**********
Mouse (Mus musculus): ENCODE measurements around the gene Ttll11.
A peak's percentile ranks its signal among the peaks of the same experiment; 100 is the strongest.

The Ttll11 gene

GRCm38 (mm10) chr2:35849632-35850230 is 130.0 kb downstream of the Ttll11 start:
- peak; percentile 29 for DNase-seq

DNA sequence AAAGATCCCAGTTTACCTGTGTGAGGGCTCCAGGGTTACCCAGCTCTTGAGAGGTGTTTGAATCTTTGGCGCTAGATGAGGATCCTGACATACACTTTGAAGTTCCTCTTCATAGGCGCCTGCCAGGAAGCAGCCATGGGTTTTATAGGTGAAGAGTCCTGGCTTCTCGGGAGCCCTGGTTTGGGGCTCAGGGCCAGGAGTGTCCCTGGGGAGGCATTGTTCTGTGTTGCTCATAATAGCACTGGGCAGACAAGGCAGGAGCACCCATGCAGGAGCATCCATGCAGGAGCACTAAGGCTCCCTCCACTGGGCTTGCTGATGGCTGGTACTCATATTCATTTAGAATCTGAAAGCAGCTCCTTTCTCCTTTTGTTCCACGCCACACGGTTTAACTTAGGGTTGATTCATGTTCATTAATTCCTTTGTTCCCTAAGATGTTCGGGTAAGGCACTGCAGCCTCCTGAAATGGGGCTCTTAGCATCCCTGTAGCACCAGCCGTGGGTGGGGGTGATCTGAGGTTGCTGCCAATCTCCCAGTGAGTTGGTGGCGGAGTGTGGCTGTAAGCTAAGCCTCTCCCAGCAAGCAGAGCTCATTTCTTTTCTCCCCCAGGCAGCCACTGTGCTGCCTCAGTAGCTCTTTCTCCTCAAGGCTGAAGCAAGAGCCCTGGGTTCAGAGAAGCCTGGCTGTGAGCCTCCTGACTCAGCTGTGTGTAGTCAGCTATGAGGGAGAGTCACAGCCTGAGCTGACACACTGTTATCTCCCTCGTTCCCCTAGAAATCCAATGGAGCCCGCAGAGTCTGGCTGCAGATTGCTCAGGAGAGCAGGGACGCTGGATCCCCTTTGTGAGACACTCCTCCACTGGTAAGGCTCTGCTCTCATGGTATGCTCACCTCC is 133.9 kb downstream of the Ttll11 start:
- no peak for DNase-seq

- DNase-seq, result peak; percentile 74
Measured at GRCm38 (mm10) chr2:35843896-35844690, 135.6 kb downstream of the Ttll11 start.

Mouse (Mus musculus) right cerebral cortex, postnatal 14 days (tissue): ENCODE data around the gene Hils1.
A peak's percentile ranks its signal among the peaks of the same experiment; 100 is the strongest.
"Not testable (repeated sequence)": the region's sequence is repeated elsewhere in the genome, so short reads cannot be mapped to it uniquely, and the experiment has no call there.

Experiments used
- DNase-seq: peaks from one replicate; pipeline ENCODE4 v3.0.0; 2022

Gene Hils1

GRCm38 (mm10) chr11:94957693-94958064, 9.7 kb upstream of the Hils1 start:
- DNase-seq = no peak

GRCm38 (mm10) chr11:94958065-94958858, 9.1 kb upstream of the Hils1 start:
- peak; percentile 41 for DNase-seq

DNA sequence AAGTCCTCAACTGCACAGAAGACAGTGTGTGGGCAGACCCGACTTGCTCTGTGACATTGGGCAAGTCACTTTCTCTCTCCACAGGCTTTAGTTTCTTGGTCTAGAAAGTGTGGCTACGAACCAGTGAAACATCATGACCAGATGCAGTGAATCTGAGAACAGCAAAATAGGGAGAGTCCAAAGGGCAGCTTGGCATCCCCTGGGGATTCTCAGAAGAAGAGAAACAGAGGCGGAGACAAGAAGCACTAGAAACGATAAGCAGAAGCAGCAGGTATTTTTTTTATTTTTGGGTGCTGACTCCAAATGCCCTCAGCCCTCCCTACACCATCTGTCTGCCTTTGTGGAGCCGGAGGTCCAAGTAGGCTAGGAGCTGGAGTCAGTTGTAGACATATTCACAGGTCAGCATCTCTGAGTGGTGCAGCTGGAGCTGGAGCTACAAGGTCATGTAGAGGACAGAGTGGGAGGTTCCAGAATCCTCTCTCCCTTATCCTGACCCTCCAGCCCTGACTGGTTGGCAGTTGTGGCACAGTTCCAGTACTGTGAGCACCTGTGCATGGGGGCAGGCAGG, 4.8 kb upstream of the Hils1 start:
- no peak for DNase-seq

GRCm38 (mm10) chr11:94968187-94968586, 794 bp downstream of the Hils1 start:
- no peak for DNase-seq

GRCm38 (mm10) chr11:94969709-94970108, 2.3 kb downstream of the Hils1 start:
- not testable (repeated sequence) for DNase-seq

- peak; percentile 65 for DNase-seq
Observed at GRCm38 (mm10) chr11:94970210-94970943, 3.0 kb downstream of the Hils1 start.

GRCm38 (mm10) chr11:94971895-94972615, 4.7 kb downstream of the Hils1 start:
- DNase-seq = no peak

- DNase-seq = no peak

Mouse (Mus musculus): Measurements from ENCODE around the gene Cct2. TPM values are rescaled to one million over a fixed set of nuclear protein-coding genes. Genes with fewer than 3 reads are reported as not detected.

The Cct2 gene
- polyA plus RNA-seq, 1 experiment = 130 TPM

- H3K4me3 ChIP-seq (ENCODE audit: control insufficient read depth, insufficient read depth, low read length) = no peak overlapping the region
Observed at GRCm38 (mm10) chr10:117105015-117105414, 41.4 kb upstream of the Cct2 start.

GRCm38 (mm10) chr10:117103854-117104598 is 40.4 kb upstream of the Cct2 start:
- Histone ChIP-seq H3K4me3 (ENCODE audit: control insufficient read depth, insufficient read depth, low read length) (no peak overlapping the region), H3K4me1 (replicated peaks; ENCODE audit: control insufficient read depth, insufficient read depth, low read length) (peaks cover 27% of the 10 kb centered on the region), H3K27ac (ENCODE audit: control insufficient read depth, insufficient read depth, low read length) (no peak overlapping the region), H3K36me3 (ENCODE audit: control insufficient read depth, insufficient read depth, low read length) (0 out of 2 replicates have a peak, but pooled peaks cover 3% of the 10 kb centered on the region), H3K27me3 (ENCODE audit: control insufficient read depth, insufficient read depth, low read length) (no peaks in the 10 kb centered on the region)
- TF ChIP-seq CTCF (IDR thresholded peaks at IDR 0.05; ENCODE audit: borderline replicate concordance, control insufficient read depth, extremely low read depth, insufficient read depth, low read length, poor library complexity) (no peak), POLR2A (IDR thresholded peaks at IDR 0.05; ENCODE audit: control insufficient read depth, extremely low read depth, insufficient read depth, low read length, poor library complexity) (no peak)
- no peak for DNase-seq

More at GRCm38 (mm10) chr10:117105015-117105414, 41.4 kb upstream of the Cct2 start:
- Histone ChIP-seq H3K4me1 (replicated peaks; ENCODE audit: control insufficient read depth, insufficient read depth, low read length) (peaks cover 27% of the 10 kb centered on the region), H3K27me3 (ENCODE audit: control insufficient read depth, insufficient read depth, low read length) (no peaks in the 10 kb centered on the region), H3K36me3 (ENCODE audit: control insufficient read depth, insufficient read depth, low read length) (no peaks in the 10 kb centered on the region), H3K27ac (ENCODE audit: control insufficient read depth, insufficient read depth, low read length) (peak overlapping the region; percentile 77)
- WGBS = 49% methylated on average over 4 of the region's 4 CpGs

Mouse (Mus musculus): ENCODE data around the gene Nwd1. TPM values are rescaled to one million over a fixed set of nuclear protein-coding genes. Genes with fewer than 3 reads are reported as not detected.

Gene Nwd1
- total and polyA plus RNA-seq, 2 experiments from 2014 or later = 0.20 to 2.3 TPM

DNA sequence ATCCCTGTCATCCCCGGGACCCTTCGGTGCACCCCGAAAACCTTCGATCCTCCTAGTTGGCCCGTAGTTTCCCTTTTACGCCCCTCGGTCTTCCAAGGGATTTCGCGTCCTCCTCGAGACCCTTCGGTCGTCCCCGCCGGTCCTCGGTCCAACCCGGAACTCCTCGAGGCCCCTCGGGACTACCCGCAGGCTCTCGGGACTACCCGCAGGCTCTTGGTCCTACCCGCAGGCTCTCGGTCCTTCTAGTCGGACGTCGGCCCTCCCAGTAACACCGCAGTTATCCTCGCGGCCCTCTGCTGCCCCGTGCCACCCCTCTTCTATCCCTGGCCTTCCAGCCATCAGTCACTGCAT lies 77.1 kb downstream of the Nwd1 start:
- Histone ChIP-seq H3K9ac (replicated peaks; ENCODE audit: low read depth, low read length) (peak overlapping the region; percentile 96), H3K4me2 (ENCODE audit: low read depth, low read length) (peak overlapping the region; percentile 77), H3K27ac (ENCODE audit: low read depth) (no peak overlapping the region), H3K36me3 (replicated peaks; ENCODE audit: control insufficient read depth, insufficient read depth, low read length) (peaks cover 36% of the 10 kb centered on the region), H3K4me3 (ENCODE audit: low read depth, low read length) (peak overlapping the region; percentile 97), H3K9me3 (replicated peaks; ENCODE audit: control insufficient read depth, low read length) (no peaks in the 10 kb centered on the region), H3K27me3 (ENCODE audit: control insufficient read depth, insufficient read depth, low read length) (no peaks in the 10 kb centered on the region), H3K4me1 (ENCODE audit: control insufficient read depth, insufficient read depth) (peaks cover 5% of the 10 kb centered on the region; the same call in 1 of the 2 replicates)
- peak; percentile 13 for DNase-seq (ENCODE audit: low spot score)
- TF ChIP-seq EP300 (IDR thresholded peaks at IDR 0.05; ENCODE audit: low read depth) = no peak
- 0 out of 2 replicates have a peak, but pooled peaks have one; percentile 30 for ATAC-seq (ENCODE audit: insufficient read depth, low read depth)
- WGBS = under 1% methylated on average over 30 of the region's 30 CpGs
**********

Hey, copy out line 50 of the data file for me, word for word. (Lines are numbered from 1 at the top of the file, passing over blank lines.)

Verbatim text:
- 0 out of 2 replicates have a peak, but pooled peaks have one; percentile 30 for ATAC-seq (ENCODE audit: insufficient read depth, low read depth)